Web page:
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Dante: His Times and His Work By Arthur John Butler Characters: 5127

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This little book is mainly compounded of papers which appeared, part in the Monthly Packet, and part in the Magazine of the Home Reading Union. It will be seen, therefore, that it is not intended for those whom Italians call "Dantists," but for students at an early stage of their studies. To the former class there will be nothing in the book that is not already familiar-except where they happen to find mistakes, from which, in so extensive a field for blundering as Dante affords, I cannot hope to have kept it free. In the domain of history alone fresh facts are constantly rewarding the indefatigable research of German and Italian scholars-a research of which only the most highly specialised specialist can possibly keep abreast. Even since the following pages were for the most part in print, we have had Professor Villari's Two Centuries of Florentine History, correcting in many particulars the chroniclers on whom the Dante student has been wont to rely. This book should most emphatically be added to those named in the appendix as essential to the study of our author.

In connection with some of the remarks in the opening chapter, Professor Butcher's Essay on The Dawn of Romanticism in Greek Poetry should be noticed. I do not think that the accomplished author's view is incompatible with mine; though I admit that I had not taken much account of the Greek writers whom we call "post-classical." But it is to be noted, as bearing on the question raised in the second footnote on p. 9, that most or all of the writers whom he cites were either Asiatics or nearly touched by Asiatic influences.

I have made some attempt to deal in a concise way with two subjects which have not, I think, hitherto been handled in English books on Dante, other than translations. One of these is the development of the Guelf and Ghibeline struggle from a rivalry between two German houses to a partisan warfare which rent Italy for generations. I am quite aware that I have merely touched the surface of the subject, which seems to me to contain in it the essence of all political philosophy, with special features such as could only exist in a country which, like Italy, had, after giving the law to the civilised world, been unable to consolidate itself into a nation like the other nations of Europe. I have, I find, even omitted to notice what seem to have been the ruling aims of at any rate the honest partisans on either side: u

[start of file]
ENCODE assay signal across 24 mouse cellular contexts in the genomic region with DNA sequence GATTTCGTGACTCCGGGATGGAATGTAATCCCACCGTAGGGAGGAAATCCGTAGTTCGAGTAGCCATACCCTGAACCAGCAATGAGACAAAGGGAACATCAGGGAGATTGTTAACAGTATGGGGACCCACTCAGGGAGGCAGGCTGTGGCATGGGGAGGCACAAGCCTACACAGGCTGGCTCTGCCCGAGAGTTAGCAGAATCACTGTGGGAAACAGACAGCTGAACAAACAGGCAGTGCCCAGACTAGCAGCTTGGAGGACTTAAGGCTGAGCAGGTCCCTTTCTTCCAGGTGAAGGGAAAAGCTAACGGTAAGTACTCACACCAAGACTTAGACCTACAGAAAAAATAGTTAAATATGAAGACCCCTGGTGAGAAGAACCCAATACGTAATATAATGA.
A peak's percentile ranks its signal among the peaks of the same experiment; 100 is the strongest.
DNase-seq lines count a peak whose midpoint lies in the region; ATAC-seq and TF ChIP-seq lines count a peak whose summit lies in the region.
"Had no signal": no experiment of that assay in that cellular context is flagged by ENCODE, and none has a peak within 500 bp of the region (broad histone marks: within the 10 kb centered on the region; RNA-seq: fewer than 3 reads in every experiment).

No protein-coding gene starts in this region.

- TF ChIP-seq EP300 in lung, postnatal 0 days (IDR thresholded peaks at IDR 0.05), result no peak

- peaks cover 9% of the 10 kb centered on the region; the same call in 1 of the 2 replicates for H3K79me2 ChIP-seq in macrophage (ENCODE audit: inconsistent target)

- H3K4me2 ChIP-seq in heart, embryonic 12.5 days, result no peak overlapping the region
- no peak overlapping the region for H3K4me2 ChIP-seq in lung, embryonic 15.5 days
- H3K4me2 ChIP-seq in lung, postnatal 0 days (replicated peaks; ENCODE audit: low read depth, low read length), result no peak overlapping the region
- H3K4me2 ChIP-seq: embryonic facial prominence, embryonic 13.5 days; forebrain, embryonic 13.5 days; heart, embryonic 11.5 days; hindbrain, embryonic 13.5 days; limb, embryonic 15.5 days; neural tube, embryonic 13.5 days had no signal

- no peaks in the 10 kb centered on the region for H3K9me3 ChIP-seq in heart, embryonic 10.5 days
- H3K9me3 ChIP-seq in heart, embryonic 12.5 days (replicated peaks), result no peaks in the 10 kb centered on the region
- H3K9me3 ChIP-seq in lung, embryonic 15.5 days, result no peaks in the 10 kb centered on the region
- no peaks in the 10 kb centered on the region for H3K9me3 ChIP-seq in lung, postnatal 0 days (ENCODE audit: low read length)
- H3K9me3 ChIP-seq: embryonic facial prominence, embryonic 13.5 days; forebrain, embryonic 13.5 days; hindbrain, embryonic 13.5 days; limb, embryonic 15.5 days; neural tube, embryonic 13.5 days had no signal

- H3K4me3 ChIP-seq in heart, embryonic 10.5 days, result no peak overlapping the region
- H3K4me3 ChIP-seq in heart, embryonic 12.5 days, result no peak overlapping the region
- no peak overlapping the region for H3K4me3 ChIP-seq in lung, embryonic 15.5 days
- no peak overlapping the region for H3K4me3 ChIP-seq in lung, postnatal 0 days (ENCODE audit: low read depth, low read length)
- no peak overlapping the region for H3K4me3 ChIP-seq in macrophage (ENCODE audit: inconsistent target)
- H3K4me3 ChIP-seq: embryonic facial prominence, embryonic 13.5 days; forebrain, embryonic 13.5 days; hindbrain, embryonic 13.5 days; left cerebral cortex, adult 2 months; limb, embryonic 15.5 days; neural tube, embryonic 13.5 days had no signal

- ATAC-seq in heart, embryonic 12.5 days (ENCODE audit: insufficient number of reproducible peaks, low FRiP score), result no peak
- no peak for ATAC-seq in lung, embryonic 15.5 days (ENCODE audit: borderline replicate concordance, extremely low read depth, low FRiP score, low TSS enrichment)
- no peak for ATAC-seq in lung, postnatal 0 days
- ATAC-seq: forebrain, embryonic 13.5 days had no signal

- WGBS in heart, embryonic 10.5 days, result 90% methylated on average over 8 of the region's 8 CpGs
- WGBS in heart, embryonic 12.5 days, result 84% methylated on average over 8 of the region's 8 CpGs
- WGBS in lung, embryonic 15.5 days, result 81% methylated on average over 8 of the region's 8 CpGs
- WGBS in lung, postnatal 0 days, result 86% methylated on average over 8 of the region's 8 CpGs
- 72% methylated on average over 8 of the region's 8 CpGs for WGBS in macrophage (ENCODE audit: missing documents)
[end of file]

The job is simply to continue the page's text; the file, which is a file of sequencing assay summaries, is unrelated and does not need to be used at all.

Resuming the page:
nity, that of the Ghibelines; independence, that of the Guelfs. Nor have I drawn attention to a remarkable trait in Dante's own character, which, so far as I know, has never been discussed-I mean his apparent disregard of the "lower classes." Except for one or two similes drawn from the "villano" and his habits, and one or two contemptuous allusions to "Monna Berta e Ser Martino" and their like, it would seem as if for him the world consisted of what now would be called "the upper ten thousand." In an ordinary politician or partisan, or even in a mere man of letters this would not be strange; but when we reflect that Dante was a man who went deeply into social and religious questions, that he was born less than forty years after the death of St. Francis, and was at least closely enough associated with Franciscans for legend to make him a member of the order, and that most of the so-called heretical sects of the time-Paterines, Cathari, Poor Men-started really more from social than from religious discontent, it is certainly surprising that his interest in the "dim, common populations" should have been so slight.

The other object at which I have aimed is the introduction of English students to the theories which seem to have taken possession of the most eminent Continental Dante scholars, and of which some certainly seem to be quite as much opposed to common sense and knowledge of human nature as the conjectures of Troya and Balbo, for instance, were to sound historical criticism. Here, again, I have but touched on the more salient points; feeling sure that before long some of the scholarship in our Universities and elsewhere, which at present devotes itself to Greek and Latin, having reached the point of realizing that Greek and Latin texts may be worth studying though written outside of so-called classical periods, will presently extend the principle to the further point of applying to medi?val literature, which hitherto has been too much the sport of dilettanti, the methods that have till now been reserved for the two favoured (and rightly favoured) languages. Unless I am much mistaken, the finest Latin scholar will find that a close study of early Italian will teach him "a thing or two" that he did not know before in his own special subject; so that his labour will not be lost, even from that point of view. Then we shall get the authoritative edition of Dante, which I am insular enough to believe will never come from either Germany or Italy, or from any intervening country.

February, 1895.

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